Food is another thing that can cause issues. It’ll be no shock to you that dogs love their food, so don’t mix dogs, children and food. You don’t want your hungry hound stealing a snack from your kid’s hand. Make sure your child knows that if they want to eat, they must go somewhere where they’ll be out of the dog’s reach. This might be pretty tricky if you’ve got a large dog!

Even though it can be hard work, the joy you’ll get from watching your child and your canine bonding will be irreplaceable.

What are the best family-friendly dog breeds?

These dog breeds are often famously praised for their well-rounded personalities and excellent abilities around children. In no particular order, we’re going to give you the rundown on the best family friendly dog breeds to become a new member of your household.

Cavalier King Charles Spaniel

If you’re looking for a whole load of personality packed into a tiny, toy-sized dog, then look no further than the Cavalier King Charles Spaniel. Words commonly used to describe the Cavalier are lively, sociable, cheerful and loving. It’s rare to see these dog breeds without their tails constantly wagging, even more so when they’re getting attention from their loved ones.

This dog is born to be alongside its family, they’re pretty easy to train for novice owners, they relish in a cuddle and belly tickle, but they still maintain their athletic, playful nature from their Spaniel family so they’ll still enjoy a family walk. Cavaliers make excellent four-legged friends for children, keen to play a game of fetch, be taught plenty of tricks or even just enjoy a cosy cuddle on their lap.

Due to their teeny toy size, they might struggle with wrestling with your child, ruff play might result in these small dogs getting hurt, so they’re much better off having a ball thrown in the field for them. Overall, these dogs have great all-round personalities, suiting many family lifestyles.

Breed stats

  • Size: Small (Toy)

  • Life span: 9-14 years

  • Temperament: Gentle, cheerful, loving

  • Trainability: Medium-high

  • Energy levels: Medium


If you’ve got a Boxer, you’re in for a whole lot of laughter. These dogs are always ready for fun and adventure, and even though their muscular, strong appearance may look slightly intimidating, within seconds you’ll be able to see their playful side emerge with that mischievous glint in their eyes.

They’re fiercely loyal to their family, always sticking close to your side and loving you relentlessly. A Boxer’s joyous, clownish temperament will easily put a smile on your face, and their high energy levels make them great companions for an older child looking for a constant playmate. They can be a bit over the top for toddlers, not purposely though, they just get very giddy!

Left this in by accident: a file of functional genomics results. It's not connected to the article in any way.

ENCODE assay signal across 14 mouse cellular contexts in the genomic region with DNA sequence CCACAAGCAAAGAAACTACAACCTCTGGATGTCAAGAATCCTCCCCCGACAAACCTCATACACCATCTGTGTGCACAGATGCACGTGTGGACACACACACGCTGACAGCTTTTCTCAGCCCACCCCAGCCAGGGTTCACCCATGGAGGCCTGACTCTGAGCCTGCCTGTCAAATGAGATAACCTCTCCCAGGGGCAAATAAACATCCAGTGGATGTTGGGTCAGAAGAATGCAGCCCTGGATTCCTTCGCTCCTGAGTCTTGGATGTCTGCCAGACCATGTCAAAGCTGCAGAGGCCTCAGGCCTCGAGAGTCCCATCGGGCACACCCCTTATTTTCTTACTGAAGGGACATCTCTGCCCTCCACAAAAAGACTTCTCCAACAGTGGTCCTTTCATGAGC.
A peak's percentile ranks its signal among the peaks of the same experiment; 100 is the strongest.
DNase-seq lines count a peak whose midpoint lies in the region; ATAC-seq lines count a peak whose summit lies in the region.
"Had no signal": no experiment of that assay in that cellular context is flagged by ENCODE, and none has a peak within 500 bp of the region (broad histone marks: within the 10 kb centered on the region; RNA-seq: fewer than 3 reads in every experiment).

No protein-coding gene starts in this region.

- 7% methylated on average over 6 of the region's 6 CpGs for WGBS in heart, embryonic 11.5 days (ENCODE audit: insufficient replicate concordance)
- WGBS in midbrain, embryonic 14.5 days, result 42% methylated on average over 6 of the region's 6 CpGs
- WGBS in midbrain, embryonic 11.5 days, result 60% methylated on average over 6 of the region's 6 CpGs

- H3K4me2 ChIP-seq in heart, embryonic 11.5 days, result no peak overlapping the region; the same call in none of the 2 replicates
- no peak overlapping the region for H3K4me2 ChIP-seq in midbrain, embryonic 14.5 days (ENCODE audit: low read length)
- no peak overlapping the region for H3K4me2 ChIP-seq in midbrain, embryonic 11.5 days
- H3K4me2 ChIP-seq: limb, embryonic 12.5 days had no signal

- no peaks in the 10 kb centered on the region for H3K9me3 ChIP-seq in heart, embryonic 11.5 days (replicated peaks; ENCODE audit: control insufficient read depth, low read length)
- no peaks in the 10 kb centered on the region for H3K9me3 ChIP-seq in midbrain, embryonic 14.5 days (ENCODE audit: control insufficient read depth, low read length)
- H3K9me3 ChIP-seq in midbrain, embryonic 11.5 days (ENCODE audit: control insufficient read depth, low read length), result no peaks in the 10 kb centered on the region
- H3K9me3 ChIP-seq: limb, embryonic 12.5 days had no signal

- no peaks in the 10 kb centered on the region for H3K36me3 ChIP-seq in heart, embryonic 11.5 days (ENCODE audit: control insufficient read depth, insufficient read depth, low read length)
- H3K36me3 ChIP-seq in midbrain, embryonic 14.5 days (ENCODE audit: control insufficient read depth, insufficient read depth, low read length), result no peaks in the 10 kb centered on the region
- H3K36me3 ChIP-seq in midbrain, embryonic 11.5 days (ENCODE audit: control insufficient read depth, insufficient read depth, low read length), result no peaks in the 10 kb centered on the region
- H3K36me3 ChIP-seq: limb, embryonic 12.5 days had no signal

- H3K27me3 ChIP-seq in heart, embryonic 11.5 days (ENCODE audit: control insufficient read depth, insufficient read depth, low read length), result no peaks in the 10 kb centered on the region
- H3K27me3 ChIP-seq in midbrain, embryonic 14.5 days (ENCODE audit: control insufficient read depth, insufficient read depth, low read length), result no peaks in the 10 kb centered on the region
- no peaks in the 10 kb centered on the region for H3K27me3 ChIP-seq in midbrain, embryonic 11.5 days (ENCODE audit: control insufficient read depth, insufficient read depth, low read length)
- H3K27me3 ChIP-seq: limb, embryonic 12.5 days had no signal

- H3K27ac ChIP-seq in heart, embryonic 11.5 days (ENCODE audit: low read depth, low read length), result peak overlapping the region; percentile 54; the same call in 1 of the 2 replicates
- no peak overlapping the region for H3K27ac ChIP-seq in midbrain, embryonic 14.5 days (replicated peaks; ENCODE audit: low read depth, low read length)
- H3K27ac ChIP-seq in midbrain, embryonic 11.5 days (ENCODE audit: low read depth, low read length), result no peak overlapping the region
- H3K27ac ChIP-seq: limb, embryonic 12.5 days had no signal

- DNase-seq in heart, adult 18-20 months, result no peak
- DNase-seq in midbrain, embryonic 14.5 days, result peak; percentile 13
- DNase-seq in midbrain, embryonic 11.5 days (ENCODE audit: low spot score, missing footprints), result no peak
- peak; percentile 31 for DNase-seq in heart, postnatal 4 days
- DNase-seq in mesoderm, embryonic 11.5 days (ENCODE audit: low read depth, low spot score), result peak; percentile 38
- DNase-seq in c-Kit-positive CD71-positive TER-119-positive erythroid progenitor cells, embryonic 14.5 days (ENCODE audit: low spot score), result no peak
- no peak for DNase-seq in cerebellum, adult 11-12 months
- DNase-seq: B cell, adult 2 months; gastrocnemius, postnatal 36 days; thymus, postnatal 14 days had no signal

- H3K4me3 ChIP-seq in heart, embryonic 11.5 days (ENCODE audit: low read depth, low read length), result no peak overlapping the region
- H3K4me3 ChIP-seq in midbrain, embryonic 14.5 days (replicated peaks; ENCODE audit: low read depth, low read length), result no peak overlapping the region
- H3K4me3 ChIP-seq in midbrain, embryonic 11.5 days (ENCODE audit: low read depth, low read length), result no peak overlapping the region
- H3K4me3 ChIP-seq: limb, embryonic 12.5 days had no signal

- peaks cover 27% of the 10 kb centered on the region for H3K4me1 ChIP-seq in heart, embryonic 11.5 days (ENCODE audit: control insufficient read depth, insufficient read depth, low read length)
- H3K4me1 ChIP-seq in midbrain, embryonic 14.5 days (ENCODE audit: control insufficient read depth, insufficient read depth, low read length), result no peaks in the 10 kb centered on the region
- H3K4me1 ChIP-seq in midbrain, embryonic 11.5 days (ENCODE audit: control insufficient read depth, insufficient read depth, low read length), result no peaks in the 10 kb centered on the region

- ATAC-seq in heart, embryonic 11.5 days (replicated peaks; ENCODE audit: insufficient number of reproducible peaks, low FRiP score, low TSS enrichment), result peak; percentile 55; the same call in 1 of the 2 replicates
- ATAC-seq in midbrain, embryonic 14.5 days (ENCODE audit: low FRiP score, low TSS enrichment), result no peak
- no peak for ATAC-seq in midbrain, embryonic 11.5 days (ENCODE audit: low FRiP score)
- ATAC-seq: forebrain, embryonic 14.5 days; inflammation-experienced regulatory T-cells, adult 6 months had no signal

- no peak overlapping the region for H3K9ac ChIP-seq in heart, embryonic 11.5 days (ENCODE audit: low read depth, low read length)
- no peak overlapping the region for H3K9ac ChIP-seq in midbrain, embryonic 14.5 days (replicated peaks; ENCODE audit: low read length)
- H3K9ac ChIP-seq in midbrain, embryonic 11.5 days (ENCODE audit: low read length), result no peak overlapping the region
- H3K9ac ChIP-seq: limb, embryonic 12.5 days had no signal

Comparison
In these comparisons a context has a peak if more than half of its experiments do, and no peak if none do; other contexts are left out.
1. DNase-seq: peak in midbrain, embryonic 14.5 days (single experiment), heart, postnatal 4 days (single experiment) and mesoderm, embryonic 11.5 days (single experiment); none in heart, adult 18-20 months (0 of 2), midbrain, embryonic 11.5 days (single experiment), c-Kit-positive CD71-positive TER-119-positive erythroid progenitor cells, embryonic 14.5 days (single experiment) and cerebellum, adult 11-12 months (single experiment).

They have a very long puppyhood, many lovers of the breed suggesting they don’t start growing up until they’re about 3 years old! Be aware that these energy levels require lots of physical and mental stimulation, so a Boxer may not be suited for everyone.

If you’re on the lookout for a dog to give you plenty of laughter, love and be a great new playmate for the entire family, get yourself a Boxer.

Breed stats

  • Size: Medium

  • Life span: 10-13 years

  • Temperament: Playful, devoted, energetic

  • Trainability: Medium

  • Energy levels: Very high

Staffordshire Bull Terrier

Affectionately dubbed as ‘Staffies’ by lovers of the breed, Staffordshire Bull Terriers being a member of this list might come as a bit of a shock to some. They might have a tough, powerful stance and an unfair reputation for violence, but Staffies are amongst some of the sweetest dog breeds.

The Kennel Club even highlights this breed’s fondness for children and kid-friendly nature, only one of two dog breeds to be described this way by The Kennel Club in the breed standards!

Underneath their tough act, the Staffy is a sociable sweetheart, always maintaining a patient, people-loving personality. They’re even commonly referred to as being a ‘nanny dog’ because of their famous fondness for children. They’re quite strong so be careful if you’ve got really young children in case they get knocked over, which would all be unintentional and your Staffy would be quick to try and nurse them back to normal!

Staffies absolutely love people but are often described to be a little stand-offish with other dogs. However, with proper socialisation from an early age this problem can be easily avoided.

Breed stats

  • Size: Medium

  • Life span: 12-14 years

  • Temperament: Affectionate, loyal, brave

  • Trainability: Medium

  • Energy levels: Medium

Bichon Frise

Resembling a tiny teddy bear, the Bichon Frise loves a cuddle and any kind of affection from its humans, just make sure your child doesn’t mistake them for an actual cuddly teddy bear!

The main thing people always have to say about the Bichon is that they’re always happy and cheerful, loving nothing more than making their owners laugh. They’re the perfect all-rounder dog, small in size but enormous in personality.